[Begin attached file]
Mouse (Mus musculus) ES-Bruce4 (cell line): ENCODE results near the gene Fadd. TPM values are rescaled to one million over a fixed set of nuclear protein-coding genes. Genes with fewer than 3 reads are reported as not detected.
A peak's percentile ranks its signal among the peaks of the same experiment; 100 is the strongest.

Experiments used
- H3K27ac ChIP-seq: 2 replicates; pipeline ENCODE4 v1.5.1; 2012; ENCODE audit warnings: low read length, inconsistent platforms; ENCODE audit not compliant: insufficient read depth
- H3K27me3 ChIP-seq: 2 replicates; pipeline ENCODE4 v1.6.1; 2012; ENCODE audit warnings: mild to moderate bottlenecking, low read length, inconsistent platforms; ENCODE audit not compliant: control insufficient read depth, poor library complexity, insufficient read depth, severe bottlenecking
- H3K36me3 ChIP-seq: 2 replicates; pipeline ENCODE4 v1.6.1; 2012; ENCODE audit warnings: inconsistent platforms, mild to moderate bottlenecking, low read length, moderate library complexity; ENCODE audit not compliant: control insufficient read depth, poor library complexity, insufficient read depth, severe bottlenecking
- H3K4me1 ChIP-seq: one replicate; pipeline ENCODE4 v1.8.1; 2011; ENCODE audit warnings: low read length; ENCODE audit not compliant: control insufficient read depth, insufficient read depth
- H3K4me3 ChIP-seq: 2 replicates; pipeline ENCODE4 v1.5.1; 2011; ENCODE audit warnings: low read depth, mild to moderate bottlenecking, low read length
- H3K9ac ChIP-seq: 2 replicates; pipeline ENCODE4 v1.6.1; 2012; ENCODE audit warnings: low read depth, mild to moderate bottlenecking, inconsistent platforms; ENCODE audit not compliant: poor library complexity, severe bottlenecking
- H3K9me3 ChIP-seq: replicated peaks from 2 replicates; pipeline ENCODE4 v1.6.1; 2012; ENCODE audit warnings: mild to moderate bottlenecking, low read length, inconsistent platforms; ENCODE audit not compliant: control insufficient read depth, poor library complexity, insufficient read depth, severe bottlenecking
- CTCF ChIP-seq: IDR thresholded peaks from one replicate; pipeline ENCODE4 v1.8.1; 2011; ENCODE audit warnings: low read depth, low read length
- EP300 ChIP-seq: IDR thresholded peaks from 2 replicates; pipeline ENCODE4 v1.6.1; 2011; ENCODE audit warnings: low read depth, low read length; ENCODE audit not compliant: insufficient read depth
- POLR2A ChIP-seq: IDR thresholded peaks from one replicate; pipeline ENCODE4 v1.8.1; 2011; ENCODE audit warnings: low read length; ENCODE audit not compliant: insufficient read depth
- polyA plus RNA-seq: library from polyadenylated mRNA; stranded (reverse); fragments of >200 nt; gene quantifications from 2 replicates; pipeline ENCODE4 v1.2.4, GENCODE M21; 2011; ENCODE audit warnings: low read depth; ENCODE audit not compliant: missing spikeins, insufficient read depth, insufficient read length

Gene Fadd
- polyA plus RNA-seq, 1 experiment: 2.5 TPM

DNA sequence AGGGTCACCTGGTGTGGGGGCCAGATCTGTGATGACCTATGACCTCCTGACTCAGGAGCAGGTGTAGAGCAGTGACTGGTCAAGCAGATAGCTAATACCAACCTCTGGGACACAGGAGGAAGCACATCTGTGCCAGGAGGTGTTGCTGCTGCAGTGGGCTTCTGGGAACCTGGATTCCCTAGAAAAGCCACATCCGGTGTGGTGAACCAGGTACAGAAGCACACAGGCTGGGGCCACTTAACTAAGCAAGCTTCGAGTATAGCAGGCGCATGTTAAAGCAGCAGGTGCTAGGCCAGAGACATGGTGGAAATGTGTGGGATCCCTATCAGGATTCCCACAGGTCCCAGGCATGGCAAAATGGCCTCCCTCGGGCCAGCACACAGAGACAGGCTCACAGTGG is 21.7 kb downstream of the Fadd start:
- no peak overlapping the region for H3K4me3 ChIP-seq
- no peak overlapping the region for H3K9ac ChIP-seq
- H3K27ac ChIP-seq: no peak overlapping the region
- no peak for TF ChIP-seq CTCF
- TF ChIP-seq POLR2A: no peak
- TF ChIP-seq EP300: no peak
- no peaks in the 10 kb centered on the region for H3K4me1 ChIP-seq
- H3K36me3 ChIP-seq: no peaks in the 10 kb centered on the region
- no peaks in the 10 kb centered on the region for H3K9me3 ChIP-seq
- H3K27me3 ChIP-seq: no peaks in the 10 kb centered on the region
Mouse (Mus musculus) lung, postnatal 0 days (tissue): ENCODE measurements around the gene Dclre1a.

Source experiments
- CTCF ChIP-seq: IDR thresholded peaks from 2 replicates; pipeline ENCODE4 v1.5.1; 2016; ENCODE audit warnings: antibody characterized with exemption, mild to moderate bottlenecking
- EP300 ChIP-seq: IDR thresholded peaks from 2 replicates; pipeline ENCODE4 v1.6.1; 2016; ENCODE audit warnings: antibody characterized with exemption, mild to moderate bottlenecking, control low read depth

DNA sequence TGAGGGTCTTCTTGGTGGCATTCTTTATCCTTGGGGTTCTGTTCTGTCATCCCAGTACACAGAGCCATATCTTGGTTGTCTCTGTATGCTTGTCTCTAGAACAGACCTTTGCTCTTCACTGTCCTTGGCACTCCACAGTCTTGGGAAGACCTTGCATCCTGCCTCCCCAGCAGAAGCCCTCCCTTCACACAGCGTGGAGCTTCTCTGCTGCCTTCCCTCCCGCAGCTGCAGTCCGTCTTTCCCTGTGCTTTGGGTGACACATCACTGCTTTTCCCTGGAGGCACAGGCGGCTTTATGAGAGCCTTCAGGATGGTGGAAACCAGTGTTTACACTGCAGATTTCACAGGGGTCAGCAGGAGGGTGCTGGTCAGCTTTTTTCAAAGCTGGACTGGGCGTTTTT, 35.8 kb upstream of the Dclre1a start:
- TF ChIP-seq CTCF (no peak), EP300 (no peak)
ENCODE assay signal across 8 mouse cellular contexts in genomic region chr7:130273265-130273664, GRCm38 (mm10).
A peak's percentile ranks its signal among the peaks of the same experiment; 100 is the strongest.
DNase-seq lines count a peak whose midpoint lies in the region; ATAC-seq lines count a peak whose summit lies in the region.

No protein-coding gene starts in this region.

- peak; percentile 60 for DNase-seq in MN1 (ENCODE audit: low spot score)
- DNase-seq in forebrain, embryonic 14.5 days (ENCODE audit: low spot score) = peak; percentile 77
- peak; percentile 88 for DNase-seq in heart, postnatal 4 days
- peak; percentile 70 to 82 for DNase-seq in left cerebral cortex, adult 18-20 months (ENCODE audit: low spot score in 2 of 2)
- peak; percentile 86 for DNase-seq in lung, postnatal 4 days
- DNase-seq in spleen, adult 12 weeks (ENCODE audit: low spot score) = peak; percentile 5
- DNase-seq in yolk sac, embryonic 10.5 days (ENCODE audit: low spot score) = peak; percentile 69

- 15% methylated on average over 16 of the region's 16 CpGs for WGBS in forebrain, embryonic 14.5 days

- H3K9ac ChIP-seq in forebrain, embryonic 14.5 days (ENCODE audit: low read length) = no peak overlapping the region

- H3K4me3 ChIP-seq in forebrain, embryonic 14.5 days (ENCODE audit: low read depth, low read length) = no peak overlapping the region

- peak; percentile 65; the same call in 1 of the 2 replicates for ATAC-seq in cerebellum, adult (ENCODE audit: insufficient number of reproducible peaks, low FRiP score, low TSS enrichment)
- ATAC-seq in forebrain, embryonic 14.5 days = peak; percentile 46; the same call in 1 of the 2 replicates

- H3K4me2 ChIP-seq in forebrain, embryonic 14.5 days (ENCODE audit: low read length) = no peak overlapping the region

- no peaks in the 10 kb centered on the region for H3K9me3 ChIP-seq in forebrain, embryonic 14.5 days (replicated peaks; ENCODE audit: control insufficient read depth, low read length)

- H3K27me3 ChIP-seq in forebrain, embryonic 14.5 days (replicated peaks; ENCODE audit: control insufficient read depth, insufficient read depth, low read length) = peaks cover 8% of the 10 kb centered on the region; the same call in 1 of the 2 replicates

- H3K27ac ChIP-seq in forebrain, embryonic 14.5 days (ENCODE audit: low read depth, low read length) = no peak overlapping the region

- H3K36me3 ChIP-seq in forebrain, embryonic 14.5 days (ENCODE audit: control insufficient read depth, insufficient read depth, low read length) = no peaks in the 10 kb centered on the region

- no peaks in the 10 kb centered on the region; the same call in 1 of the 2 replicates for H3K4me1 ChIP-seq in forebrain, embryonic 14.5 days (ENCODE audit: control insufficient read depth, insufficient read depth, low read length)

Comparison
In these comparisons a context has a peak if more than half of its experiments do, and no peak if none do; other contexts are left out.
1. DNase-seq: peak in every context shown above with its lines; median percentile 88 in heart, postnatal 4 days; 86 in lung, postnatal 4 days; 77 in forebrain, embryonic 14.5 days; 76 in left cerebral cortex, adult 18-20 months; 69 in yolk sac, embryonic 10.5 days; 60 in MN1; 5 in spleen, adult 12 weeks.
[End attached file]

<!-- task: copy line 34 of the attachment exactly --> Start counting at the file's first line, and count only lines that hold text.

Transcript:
ENCODE assay signal across 8 mouse cellular contexts in genomic region chr7:130273265-130273664, GRCm38 (mm10).